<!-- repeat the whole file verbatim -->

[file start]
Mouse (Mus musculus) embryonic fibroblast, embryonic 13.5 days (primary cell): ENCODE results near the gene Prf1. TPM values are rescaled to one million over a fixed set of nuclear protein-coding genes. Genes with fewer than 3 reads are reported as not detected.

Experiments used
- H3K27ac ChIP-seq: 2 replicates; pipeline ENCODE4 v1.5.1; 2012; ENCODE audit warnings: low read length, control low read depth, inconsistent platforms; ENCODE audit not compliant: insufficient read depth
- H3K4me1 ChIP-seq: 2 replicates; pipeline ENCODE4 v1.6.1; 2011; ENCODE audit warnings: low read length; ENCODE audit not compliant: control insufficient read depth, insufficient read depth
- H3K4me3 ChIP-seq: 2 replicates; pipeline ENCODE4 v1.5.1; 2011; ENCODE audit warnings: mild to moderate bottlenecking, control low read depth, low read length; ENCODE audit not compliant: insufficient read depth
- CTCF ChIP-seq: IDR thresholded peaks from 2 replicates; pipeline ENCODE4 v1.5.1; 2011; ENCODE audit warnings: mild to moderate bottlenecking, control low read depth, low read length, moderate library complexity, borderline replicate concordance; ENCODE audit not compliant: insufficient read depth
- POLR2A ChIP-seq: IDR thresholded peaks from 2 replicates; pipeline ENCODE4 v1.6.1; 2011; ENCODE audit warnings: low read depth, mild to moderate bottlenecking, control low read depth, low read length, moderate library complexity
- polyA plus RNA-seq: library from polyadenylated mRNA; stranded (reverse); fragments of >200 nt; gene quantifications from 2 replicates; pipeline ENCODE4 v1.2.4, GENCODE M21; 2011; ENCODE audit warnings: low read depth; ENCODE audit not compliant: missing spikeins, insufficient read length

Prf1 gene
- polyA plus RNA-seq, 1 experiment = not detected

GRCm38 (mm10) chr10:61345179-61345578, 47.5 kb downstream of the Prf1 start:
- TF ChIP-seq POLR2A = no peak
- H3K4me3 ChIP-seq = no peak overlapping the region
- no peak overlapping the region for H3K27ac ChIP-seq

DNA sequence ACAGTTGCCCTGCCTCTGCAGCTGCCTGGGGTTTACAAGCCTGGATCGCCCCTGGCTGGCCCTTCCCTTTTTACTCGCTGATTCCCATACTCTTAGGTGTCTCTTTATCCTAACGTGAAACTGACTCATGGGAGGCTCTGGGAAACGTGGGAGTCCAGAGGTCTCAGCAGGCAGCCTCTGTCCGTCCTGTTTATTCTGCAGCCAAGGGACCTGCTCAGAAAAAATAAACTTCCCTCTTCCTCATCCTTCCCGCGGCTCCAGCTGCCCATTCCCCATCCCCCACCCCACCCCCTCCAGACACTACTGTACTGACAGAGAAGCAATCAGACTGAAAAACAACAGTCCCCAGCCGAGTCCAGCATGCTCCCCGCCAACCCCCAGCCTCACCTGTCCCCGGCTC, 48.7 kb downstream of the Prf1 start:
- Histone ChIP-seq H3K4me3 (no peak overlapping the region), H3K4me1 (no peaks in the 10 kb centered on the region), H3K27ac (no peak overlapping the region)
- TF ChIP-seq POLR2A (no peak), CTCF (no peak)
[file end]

Mouse (Mus musculus) embryonic fibroblast, embryonic 13.5 days (primary cell): ENCODE results near the gene Prf1. TPM values are rescaled to one million over a fixed set of nuclear protein-coding genes. Genes with fewer than 3 reads are reported as not detected.

Experiments used
- H3K27ac ChIP-seq: 2 replicates; pipeline ENCODE4 v1.5.1; 2012; ENCODE audit warnings: low read length, control low read depth, inconsistent platforms; ENCODE audit not compliant: insufficient read depth
- H3K4me1 ChIP-seq: 2 replicates; pipeline ENCODE4 v1.6.1; 2011; ENCODE audit warnings: low read length; ENCODE audit not compliant: control insufficient read depth, insufficient read depth
- H3K4me3 ChIP-seq: 2 replicates; pipeline ENCODE4 v1.5.1; 2011; ENCODE audit warnings: mild to moderate bottlenecking, control low read depth, low read length; ENCODE audit not compliant: insufficient read depth
- CTCF ChIP-seq: IDR thresholded peaks from 2 replicates; pipeline ENCODE4 v1.5.1; 2011; ENCODE audit warnings: mild to moderate bottlenecking, control low read depth, low read length, moderate library complexity, borderline replicate concordance; ENCODE audit not compliant: insufficient read depth
- POLR2A ChIP-seq: IDR thresholded peaks from 2 replicates; pipeline ENCODE4 v1.6.1; 2011; ENCODE audit warnings: low read depth, mild to moderate bottlenecking, control low read depth, low read length, moderate library complexity
- polyA plus RNA-seq: library from polyadenylated mRNA; stranded (reverse); fragments of >200 nt; gene quantifications from 2 replicates; pipeline ENCODE4 v1.2.4, GENCODE M21; 2011; ENCODE audit warnings: low read depth; ENCODE audit not compliant: missing spikeins, insufficient read length

Prf1 gene
- polyA plus RNA-seq, 1 experiment = not detected

GRCm38 (mm10) chr10:61345179-61345578, 47.5 kb downstream of the Prf1 start:
- TF ChIP-seq POLR2A = no peak
- H3K4me3 ChIP-seq = no peak overlapping the region
- no peak overlapping the region for H3K27ac ChIP-seq

DNA sequence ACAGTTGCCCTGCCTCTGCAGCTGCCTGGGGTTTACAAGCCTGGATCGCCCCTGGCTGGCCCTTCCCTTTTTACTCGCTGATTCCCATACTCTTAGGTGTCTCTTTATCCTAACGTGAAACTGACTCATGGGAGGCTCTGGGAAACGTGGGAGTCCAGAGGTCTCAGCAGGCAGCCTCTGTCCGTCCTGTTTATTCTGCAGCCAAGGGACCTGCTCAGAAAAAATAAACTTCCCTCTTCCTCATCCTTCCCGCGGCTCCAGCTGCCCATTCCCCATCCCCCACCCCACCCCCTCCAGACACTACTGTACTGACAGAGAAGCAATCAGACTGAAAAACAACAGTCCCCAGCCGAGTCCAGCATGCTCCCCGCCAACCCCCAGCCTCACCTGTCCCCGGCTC, 48.7 kb downstream of the Prf1 start:
- Histone ChIP-seq H3K4me3 (no peak overlapping the region), H3K4me1 (no peaks in the 10 kb centered on the region), H3K27ac (no peak overlapping the region)
- TF ChIP-seq POLR2A (no peak), CTCF (no peak)